Opinion: Election recap: How Macomb and Oakland counties are shifting
Now that the dust has (mostly) settled from Election Day, we can begin to do a deeper dive into the results and what they mean for our region and state. In southeast Michigan, the diverging political fortunes of Oakland and Macomb counties is a good place to start.
These two counties have played an important role in statewide election results and will continue to do so in election cycles to come. Each is moving in a different direction politically and becoming more solidly in support of opposing party camps.
In 2020, Oakland County continued its shift toward the Democratic Party that has been underway for years. The county used to be a reliable and large tranche of votes for the GOP; that is not the case any longer. In the early 2000s, Oakland was still voting for GOP candidates for countywide offices, sometimes by large margins.
At the federal level, however, Oakland had begun to swing to the Democrats as John Kerry carried the county by a slim margin over George W. Bush in 2004. Fast forward to 2012 — Barack Obama’s reelection year — when Republicans and Democrats split the countywide offices, while Obama won by roughly 8 points.
By the 2020 election, the Democratic shift may have been completed as Democrats swept the county at both the federal and county level (with the exception of sheriff). The most notable change here is in the county executive contest where, absent Patterson’s dominant presence, Democrat Dave Coulter captured the executive’s office.
Of course one could argue he also was able to leverage some incumbency advantages such as name recognition, having served in the office since he was appointed after Patterson’s passing. At the federal level, Democrats continued their successes, comfortably carrying the presidential and U.S. Senate contests in the county.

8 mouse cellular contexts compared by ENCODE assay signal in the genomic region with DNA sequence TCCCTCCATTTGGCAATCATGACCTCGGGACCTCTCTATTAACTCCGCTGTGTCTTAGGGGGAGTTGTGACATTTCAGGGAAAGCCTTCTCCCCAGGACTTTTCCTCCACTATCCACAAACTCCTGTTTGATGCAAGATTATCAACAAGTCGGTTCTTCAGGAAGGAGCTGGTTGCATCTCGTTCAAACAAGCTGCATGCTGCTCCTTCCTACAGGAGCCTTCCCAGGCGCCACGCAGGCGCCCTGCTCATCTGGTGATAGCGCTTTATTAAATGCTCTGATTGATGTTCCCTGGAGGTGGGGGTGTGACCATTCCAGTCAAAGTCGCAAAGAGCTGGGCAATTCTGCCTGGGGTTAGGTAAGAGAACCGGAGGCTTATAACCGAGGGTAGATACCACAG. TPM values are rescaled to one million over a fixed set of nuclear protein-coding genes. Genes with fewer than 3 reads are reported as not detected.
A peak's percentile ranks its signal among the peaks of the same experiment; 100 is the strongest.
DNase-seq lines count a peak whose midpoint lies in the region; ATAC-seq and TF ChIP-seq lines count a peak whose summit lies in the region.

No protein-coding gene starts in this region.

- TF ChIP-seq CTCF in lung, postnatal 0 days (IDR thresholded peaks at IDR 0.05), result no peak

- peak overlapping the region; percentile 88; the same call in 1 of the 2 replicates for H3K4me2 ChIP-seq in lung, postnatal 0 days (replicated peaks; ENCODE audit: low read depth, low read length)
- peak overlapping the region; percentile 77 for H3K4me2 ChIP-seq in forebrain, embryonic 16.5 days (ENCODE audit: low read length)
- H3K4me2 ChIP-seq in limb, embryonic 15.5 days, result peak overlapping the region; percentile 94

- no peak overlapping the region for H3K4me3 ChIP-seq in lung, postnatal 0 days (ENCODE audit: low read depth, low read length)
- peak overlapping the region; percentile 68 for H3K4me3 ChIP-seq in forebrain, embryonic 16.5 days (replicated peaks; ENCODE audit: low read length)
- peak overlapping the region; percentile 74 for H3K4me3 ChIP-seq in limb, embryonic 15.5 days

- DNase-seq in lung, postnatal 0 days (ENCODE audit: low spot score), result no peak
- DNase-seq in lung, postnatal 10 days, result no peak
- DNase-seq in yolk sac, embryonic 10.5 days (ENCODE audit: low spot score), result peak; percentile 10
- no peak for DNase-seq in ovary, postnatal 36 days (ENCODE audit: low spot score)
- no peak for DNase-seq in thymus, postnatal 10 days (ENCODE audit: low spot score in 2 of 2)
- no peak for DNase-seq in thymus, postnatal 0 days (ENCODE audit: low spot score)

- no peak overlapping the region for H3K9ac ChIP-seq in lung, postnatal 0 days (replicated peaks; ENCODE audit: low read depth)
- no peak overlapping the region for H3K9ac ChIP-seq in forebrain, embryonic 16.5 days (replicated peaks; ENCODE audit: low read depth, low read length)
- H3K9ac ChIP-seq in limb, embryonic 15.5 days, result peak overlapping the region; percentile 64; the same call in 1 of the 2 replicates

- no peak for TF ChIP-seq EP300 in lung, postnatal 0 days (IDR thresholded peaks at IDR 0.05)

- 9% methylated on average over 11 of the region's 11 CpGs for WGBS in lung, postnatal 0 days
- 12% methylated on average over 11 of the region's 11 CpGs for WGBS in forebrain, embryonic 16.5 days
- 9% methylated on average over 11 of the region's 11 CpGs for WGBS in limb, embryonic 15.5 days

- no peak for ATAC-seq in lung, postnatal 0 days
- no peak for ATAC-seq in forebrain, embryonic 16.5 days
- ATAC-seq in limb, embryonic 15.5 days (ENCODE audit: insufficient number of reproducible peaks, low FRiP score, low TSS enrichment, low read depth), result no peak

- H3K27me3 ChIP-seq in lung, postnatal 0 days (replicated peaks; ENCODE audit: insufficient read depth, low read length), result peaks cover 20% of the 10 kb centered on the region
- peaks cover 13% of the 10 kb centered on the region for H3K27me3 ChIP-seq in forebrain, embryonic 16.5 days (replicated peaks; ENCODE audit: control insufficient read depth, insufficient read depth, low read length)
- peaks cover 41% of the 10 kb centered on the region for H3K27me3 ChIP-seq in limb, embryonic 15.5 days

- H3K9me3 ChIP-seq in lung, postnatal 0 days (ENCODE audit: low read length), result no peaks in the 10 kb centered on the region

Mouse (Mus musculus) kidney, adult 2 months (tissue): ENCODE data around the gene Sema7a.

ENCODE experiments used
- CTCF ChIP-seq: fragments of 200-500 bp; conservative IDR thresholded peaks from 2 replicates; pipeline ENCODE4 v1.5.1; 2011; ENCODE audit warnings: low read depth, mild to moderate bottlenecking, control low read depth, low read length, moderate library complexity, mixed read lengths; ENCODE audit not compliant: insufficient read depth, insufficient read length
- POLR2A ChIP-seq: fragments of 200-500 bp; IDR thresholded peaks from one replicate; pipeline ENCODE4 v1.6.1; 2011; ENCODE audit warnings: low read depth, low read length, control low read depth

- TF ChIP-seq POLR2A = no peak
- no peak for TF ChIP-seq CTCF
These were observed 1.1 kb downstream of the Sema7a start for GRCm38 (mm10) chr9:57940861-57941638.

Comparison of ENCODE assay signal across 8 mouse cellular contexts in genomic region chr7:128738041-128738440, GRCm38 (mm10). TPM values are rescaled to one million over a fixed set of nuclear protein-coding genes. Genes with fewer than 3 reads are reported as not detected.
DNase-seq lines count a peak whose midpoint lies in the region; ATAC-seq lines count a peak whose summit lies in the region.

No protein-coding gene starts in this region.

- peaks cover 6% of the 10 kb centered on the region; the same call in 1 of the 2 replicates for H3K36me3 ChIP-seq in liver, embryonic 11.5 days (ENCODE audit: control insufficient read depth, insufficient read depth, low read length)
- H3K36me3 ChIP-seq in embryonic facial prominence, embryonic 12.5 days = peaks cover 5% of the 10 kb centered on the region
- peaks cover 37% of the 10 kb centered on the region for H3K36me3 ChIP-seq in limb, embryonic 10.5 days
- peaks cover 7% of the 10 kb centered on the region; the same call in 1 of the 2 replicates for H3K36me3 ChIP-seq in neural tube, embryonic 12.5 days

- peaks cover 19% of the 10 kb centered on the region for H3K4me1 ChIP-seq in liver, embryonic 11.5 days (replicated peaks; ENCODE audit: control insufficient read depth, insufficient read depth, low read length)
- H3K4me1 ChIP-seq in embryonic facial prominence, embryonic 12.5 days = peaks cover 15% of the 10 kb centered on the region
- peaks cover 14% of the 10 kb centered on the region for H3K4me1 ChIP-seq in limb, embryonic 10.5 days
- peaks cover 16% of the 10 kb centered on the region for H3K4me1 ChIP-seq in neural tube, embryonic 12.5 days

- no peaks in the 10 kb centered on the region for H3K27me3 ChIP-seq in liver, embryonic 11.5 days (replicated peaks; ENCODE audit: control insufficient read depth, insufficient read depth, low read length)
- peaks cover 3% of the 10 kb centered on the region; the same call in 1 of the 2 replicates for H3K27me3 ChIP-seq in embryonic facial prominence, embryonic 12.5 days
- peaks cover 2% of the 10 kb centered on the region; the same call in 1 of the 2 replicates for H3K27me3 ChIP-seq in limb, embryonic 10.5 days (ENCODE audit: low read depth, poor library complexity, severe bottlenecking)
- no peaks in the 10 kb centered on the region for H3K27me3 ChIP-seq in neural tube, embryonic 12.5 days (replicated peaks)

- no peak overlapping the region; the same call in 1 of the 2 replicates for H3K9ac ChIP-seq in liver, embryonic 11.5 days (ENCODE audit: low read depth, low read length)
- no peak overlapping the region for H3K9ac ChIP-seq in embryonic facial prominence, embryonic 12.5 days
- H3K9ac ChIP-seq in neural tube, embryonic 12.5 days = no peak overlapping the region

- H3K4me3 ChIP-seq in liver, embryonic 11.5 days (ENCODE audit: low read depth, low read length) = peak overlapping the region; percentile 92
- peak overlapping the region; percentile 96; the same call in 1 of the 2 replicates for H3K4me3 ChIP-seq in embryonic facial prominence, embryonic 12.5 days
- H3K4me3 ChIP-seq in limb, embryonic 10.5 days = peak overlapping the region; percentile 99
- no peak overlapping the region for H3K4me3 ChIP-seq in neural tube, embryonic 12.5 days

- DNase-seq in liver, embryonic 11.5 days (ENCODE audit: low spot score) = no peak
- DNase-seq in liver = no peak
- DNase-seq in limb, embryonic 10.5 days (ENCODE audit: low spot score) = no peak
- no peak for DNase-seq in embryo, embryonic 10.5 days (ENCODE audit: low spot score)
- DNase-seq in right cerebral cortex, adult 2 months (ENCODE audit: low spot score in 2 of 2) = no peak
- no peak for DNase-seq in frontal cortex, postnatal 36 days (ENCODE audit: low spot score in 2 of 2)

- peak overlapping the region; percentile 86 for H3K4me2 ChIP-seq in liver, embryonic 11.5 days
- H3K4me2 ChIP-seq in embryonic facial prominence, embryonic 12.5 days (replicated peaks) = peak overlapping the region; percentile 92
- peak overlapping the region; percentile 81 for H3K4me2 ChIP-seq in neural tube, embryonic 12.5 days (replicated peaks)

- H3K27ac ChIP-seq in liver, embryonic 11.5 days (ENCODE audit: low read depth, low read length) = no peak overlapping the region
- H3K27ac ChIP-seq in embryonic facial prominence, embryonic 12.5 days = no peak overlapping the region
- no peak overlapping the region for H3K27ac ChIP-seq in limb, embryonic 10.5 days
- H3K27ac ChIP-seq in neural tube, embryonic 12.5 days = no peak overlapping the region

Next door in Macomb County the opposite dynamic has been taking place, although the county’s shift has been more recent. Even as recently as 2012, Democrats were winning countywide offices; they also comfortably carried the presidential and U.S. Senate contests. While not experiencing the same demographic changes that Oakland has experienced, Macomb voters have had a more identifiable history of swing or split-ticket voting that occurred up into the 1980s and 1990s.
By 2020, however, it was the GOP that swept the county, including the presidential and senatorial contests. Donald Trump’s 2020 margin of victory in Macomb was slightly less than it was in 2016 but he garnered almost 40,000 more votes, although Republican victories for some of the county offices were by small margins. Interestingly, the only exception is sheriff — the same exception present in Oakland County results.
Why have these shifts taken place?
In Oakland, the shift may be due more to demographic and population shifts than political factors. Census data are clear in showing the county becoming more diverse demographically, and this usually brings with it political change as those in minority groups tend to vote more for Democrats than Republicans.
However, the political force of Trump’s candidacy also played a role. Many voters in suburban areas in Oakland County were turned off by Trump’s personality and style in 2020 more so than 2016. Interestingly, this may be more of a Trump effect than an overall GOP effect, as Senate candidate John James outperformed Trump in percentage of all county votes cast (43.8% to 42.3%) and raw votes (334,569 to 325,916). This possibly signals that many Oakland County voters are at least open to GOP candidates.
In Macomb County there may be a different cause for its shift toward the Republican Party: Trump’s candidacy. In 2016 Trump came to Michigan and campaigned on issues that spoke directly to many voters in Macomb County, including trade (i.e., NAFTA) and jobs (especially manufacturing jobs). This clearly resonated with voters in the county and it shows in the vote shifts between 2012 and 2016 (and 2020).
Will Macomb stay in the GOP camp? It is hard to say until we know if the GOP sticks with some of the policy positions that Trump advocated. But the county may not swing as frequently as it has in the past, and may not serve as a bellwether county in Michigan any longer.
Whatever happens in the future, the political power of southeast Michigan is substantial and Oakland and Macomb are a big portion of that. Their changing and varied political shifts and dynamics likely mean that Michigan will continue to be a competitive state in statewide contests.
David Dulio is director of Oakland University's Center for Civic Engagement, and professor of political science at Oakland University. John Klemanski is professor of political science at Oakland University.